The Mers coronavirus kills 40 per cent of those who contract it, but has so far been restricted mostly to Saudi Arabia. As the nation prepares to welcome three million pilgrims for Haj, precautions are being put in place as far as they can be, given the uncertainties.
Haj and the great Mers mystery
The Haj pilgrimage to Mecca, which begins next week, is a gathering of extraordinary scale. Each year three million people take part, completing one of the five pillars of Islam.
The event is a powerful personal affirmation of faith. But with so many people in such proximity to one another, it can also be a breeding ground for illness.
It has long been the case that many pilgrims return to their home countries with minor respiratory ailments, the “Haj cough”.
And while such diseases clear up without major consequences, this year’s pilgrims, about 1.75 million of whom are likely to come from outside Saudi Arabia, may be at risk of contracting something more serious – Mers coronavirus.
The virus was identified last year, and named Middle East Respiratory Syndrome coronavirus, after the region where most cases have originated. While it is highly likely the virus transferred to humans from animals, it is still unclear exactly which creatures it came from.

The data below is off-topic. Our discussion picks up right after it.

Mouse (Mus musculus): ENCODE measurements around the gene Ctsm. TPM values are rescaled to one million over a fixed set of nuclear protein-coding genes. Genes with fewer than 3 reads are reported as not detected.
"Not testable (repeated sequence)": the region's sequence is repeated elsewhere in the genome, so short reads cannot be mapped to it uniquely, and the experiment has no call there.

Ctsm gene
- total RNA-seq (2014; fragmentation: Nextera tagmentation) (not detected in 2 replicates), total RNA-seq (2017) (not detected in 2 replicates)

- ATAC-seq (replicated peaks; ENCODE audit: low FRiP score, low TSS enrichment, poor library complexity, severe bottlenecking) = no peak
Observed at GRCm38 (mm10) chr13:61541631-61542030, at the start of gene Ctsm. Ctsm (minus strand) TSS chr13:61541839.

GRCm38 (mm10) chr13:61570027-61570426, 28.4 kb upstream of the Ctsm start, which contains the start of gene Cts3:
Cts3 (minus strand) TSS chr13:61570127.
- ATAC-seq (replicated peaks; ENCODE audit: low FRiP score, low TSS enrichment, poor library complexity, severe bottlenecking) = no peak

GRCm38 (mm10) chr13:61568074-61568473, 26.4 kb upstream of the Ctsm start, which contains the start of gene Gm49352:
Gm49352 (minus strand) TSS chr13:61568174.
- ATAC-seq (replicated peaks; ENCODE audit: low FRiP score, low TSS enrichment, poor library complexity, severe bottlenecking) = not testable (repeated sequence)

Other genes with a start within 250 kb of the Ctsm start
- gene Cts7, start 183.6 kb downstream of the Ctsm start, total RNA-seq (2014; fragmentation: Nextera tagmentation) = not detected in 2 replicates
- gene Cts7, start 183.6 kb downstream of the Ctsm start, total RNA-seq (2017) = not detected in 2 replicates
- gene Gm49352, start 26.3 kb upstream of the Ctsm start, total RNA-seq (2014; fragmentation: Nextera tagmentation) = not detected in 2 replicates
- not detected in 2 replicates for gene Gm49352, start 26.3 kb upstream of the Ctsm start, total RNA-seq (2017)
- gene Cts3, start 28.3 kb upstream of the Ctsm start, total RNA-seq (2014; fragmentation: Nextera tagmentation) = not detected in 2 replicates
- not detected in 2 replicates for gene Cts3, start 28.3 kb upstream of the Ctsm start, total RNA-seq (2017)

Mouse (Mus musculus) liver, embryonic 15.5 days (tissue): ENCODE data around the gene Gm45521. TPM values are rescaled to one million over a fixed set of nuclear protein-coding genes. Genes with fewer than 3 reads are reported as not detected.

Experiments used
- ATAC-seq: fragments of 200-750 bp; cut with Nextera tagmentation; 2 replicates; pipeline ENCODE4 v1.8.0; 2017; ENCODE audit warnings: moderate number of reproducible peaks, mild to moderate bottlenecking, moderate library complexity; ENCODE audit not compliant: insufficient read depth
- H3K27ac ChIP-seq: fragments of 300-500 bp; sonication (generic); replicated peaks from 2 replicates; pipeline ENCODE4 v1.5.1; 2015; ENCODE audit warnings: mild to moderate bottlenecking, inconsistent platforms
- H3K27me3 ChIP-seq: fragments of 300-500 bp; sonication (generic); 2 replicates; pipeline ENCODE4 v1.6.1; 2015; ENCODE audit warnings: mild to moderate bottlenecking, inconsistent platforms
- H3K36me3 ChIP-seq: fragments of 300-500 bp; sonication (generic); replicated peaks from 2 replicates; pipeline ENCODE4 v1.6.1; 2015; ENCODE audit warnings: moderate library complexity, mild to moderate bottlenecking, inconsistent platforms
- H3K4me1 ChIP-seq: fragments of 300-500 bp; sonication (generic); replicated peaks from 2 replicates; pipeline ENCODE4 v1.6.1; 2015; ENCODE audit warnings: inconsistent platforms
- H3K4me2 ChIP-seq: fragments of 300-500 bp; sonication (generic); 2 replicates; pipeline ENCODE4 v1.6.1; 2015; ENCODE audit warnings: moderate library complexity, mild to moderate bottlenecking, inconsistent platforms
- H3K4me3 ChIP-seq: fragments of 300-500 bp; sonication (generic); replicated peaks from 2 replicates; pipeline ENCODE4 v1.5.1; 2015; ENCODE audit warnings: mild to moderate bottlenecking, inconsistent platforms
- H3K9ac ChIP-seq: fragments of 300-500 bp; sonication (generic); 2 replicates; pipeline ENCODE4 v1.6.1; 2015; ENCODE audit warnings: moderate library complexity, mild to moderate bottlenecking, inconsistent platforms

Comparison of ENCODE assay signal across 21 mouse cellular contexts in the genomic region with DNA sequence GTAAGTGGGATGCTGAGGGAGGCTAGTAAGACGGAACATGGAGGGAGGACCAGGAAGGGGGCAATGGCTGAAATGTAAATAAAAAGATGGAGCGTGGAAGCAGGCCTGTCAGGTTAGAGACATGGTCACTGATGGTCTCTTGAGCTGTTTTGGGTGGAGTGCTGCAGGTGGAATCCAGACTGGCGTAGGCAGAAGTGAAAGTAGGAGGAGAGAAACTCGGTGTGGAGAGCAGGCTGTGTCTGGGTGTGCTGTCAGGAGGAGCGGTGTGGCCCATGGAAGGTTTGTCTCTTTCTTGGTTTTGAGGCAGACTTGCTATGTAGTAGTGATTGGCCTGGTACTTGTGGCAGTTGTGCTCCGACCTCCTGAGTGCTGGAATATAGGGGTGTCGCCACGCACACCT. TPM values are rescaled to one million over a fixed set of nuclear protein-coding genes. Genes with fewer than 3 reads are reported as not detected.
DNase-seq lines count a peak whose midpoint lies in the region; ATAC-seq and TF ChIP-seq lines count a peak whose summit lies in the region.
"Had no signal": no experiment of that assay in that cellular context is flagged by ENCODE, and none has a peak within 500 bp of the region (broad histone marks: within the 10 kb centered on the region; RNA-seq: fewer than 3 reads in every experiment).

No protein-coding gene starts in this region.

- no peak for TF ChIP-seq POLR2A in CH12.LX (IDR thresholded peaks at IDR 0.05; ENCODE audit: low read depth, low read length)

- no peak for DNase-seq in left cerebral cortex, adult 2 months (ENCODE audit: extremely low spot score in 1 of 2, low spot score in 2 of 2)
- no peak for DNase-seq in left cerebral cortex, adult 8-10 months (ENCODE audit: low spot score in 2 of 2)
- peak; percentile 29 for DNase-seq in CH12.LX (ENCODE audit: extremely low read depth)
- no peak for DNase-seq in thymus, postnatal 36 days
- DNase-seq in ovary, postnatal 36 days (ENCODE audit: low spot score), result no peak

What is clear, though, is that it is deadly. Of the 136 people confirmed to have been infected, 58 of them, or 42.6 per cent, have died.
Understandably, doctors are worried. In the space of just a few days, the pilgrims return from Mecca to their homes across the planet.
The World Health Organisation (WHO) has already set up an emergency committee to monitor and control the spread of the virus.
In an attempt to work out which countries were most at risk, a team led by Dr Kamran Khan, a specialist in infectious diseases at St Michael’s Hospital in Toronto, looked at airlines’ data about where travellers leaving Saudi Arabia and other countries where Mers has been identified – the UAE, Qatar and Jordan – were going.